Regarding Bristow Notes:

[FROM INDEX CARDS BY SELF OF BRISTOW’S EXPERIENCES–SET B.]

1847  (ca. 33-34 y.o.)

Dec. 27     Legislative Act written up

1848  (ca. 34 y.o.)

Jan. 6

Feb. 24

      Oregon Spectator.   vol. 1, no. 2   “Pleasant Hill”                                             so-named.

                              vol. 2, no. 4  (ditto)

April

      Bristow Family leaves on train. 

Includes Wm. W.; Elijah L.; Able King;

James Hendricks and wife ___________________

Robert Callison and wife  __________________

            Daughters

According to note in OHS [genealogy] file:  Susan Bristow’s Company (1848) consisted of 4 wagons and teams.  Notes: “she had very much bravery, pluck and energy, to make the attempt for so long a journey.”

Remembrance note in this OHS file adds: 

Casswell Hendricks & Hull Team

Abel Russell–3 wagons and teams

Wm. Bowman–1 team

Wm Adam–1 team

Alman Buttles Holcomb–1 team and a wagon.

Bristow Company:

Jacob Consor

Mrs. G.J. Baskett

Jim Wallace’s Team

Warren Goodale’s Team

Grandpa Coffey & sons, sons-in-laws

The Pervines with 4 wagons, 4 drivers

Jack Vandervert (the Dutch Team)

      [Ewing Pervine, Buckhannan, John Meceters (sp?)]

George Graham with seven men

Dan Dobbin by horseback

Hooker and three sons, 4 wagons.

John Barrows and two men

Thos. Clark and John Morgeson

Farley Pierce, Pliny Richardson and Daniel Cushman (3       bachelors)

The Sweagles, with 4 ox teams, 2 on horseback (one a woman), and a buggy with old gentlemen in it.

Mr. Ball, one team.

Walker Bors., 4 teams

      [Bolivar Walker, Captain of the Company]

McAllister’s three teams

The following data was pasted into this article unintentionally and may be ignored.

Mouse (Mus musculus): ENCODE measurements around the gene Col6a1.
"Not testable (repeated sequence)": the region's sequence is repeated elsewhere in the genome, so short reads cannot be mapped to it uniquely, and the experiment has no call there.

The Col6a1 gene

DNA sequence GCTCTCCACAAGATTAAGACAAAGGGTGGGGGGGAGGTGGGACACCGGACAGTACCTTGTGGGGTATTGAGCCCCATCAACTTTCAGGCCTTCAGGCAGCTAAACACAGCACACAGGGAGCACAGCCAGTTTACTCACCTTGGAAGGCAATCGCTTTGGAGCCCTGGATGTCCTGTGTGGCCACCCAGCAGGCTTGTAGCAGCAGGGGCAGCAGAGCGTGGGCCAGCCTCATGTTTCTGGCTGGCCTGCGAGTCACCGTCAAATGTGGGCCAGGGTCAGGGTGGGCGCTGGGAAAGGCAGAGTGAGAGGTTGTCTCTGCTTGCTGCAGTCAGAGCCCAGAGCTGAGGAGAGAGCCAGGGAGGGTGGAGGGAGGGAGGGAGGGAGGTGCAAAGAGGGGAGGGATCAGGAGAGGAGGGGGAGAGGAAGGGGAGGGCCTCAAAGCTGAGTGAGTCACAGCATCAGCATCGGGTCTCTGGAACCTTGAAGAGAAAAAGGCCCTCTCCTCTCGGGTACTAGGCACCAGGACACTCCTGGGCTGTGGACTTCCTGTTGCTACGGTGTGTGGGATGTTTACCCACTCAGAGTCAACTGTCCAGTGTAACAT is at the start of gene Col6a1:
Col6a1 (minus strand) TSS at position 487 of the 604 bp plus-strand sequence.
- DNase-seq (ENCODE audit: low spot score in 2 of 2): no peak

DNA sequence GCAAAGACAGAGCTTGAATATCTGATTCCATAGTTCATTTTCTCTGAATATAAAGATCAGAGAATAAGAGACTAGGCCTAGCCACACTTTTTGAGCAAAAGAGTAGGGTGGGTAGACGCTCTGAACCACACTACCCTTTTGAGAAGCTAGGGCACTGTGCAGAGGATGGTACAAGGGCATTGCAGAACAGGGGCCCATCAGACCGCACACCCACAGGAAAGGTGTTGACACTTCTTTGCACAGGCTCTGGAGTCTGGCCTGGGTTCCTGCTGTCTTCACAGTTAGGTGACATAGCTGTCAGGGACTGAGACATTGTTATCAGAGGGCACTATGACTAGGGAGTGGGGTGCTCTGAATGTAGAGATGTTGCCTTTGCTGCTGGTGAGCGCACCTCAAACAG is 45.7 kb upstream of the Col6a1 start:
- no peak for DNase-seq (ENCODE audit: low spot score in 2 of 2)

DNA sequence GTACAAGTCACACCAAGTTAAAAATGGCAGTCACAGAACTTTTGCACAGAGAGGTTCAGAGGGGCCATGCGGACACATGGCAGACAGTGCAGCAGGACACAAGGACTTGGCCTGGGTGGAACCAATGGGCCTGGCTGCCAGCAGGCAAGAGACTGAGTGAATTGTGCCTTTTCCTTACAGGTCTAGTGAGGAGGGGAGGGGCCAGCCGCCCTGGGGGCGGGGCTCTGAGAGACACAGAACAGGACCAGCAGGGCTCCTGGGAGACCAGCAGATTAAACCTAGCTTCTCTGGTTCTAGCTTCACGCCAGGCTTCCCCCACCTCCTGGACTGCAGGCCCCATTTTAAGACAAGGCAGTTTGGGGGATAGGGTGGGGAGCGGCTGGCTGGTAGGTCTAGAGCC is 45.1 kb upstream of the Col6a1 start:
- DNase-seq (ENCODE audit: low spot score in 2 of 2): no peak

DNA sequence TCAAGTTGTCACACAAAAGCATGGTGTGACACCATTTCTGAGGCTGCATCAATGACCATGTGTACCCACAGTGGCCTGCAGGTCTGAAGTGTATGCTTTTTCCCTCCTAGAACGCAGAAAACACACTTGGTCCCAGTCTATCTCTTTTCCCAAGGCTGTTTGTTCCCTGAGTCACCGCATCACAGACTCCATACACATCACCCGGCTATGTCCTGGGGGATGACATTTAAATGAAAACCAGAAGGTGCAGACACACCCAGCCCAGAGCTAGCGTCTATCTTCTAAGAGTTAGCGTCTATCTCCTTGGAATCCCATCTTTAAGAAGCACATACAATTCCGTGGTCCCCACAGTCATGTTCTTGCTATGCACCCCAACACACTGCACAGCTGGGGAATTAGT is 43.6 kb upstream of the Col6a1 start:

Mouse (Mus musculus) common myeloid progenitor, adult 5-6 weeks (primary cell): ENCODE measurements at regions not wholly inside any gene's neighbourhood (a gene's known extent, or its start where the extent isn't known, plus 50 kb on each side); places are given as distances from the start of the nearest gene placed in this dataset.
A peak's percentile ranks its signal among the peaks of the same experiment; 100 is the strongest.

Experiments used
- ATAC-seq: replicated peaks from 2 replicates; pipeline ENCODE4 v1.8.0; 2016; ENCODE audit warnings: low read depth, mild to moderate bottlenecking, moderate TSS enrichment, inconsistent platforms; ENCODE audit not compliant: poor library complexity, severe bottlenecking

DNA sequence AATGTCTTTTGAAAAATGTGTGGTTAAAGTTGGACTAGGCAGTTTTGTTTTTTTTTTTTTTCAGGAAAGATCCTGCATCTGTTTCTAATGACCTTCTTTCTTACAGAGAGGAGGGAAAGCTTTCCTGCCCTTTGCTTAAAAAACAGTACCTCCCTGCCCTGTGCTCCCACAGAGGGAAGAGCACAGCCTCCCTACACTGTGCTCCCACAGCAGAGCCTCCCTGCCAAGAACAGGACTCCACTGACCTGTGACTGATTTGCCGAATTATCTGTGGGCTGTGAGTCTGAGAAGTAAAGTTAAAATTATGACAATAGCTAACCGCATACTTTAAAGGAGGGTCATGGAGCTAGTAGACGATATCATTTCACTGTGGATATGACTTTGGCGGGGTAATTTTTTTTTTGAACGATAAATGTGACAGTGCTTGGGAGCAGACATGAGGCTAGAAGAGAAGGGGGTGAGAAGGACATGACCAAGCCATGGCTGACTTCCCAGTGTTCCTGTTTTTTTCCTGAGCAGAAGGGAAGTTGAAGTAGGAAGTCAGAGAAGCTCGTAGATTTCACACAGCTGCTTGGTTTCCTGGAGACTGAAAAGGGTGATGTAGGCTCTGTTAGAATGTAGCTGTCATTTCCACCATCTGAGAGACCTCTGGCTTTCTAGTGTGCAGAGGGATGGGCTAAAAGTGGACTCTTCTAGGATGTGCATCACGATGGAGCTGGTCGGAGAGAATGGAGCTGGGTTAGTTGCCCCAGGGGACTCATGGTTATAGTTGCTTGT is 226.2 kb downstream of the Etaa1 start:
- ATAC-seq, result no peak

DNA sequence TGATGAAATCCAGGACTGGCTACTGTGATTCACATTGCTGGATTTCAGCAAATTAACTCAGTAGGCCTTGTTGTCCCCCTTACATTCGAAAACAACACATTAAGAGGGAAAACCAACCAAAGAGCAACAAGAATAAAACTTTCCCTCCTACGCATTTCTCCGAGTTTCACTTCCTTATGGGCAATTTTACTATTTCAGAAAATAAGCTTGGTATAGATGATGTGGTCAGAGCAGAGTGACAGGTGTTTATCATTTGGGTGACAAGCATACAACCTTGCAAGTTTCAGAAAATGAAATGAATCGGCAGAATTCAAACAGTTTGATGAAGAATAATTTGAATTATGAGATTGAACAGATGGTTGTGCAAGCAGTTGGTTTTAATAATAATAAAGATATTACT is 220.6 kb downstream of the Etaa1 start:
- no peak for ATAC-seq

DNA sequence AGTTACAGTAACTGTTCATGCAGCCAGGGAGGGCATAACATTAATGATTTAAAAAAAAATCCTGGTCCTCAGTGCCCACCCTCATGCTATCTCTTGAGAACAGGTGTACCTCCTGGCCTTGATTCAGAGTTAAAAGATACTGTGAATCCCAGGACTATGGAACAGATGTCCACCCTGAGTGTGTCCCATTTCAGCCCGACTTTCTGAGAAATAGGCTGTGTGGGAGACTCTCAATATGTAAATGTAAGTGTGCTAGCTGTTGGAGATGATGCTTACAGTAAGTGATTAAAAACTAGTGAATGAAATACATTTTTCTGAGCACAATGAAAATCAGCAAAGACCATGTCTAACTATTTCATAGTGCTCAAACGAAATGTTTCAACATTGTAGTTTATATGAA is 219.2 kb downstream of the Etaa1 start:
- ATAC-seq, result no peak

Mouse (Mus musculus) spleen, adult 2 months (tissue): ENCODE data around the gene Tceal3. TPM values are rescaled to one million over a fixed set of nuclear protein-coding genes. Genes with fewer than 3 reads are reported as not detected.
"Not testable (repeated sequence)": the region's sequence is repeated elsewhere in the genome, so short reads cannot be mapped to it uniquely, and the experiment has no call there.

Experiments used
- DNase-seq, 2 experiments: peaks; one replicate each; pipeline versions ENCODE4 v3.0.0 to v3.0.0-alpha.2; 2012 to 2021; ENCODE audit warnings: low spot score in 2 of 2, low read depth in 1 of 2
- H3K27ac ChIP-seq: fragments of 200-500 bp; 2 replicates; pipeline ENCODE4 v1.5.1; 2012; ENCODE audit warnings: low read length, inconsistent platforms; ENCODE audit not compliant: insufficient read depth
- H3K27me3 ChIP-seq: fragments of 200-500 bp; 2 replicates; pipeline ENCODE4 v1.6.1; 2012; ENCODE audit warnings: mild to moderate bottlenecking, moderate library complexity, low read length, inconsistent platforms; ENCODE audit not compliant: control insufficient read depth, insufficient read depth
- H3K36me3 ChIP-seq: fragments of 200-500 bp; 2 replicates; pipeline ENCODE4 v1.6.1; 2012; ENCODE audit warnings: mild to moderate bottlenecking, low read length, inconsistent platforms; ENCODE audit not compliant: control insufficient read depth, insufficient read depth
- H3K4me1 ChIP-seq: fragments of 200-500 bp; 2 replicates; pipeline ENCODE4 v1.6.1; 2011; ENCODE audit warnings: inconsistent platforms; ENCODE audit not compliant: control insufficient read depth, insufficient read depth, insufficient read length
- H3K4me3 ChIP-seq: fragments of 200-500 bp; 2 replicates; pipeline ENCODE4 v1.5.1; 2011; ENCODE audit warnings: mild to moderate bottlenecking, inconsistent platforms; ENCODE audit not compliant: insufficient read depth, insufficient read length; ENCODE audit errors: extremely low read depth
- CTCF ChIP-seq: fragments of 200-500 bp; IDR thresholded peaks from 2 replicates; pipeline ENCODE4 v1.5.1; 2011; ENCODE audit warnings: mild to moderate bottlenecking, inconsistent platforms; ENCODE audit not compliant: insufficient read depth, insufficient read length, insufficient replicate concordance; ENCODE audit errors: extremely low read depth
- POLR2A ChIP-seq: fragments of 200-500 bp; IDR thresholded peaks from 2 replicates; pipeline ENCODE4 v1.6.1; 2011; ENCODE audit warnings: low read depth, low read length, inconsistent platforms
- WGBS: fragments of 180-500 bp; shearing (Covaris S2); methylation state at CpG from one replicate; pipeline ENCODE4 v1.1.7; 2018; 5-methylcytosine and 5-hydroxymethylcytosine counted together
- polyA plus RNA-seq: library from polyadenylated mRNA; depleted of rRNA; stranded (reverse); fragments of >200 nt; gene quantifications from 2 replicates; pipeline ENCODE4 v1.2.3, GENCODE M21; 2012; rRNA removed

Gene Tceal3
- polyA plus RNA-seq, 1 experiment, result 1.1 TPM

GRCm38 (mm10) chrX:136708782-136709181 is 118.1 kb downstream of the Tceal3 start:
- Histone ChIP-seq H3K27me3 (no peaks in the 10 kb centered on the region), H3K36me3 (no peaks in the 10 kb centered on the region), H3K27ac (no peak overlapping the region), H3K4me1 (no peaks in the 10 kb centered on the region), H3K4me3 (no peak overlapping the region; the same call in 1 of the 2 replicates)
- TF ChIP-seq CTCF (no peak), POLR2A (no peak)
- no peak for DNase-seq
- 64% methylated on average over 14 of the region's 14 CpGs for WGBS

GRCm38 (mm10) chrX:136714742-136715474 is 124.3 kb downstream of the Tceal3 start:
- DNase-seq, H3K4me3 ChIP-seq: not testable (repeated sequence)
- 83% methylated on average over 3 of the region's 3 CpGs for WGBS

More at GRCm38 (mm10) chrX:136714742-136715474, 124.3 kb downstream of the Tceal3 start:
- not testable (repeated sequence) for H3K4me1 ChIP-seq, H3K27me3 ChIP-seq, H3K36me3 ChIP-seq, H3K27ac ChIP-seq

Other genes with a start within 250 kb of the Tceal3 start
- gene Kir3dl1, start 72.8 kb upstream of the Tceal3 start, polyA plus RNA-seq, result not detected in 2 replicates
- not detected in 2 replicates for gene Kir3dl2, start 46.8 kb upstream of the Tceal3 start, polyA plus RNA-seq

Holmes’ three teams

The Walker and Bradshear team

and Ben Wilson Blaine–two teams

SUM:  three dozen teams including a buggy.

ADDED Comments by self:

This team left in April 1848, months before the second epidemic of cholera would strike.  In late December 1848, passenger-bearing ships entering the ports in New Orleans bore the next major choelra epidemic.  Landing in December, it took about two weeks (?) for cholera to enter the cities, carried by a set of travellers not quarantined in New Orleans.  Cholera made its way up the Mississippi and Missouri Rivers and next along its tributaries. The exact calendar and context for a map for this is provided in the medical journals [see cholera bibliography for PSU summer course for details on these articles; many are in possession of the medical school library on the hill–in Boston Medical and Surgical Journal, ca. 1849-1855.]

Diarrhea cases during this time are more likely diarhhea, the effects of saline water intake (i.e. as a mineral spring substitute perhaps), and most likely, dysentery.   

END.

      Left behind:      John Kennedy, Henry Gabbert,

                        sister?  _____________________

Note By Self:

When Susannah and the rest of the BRistows left for ORegon, need to determine why did Henry Gabbert Bristow and John Kennedy Bristow remain behind?

Speculations: 

HENRY was employed as a engineer in later years in Quincy, any relation to why?  [i.e. was his career established?]

Henry Gabbert and __________(sister?) were living in the same abode

JOHN K. Bristow had responsibility to his own nuclear family? 

1. he was married to Emeline Hatch

2. they had a first son Elijah(?).

3. was Emeline again pregnant; if so what stage?  was she breast feeding.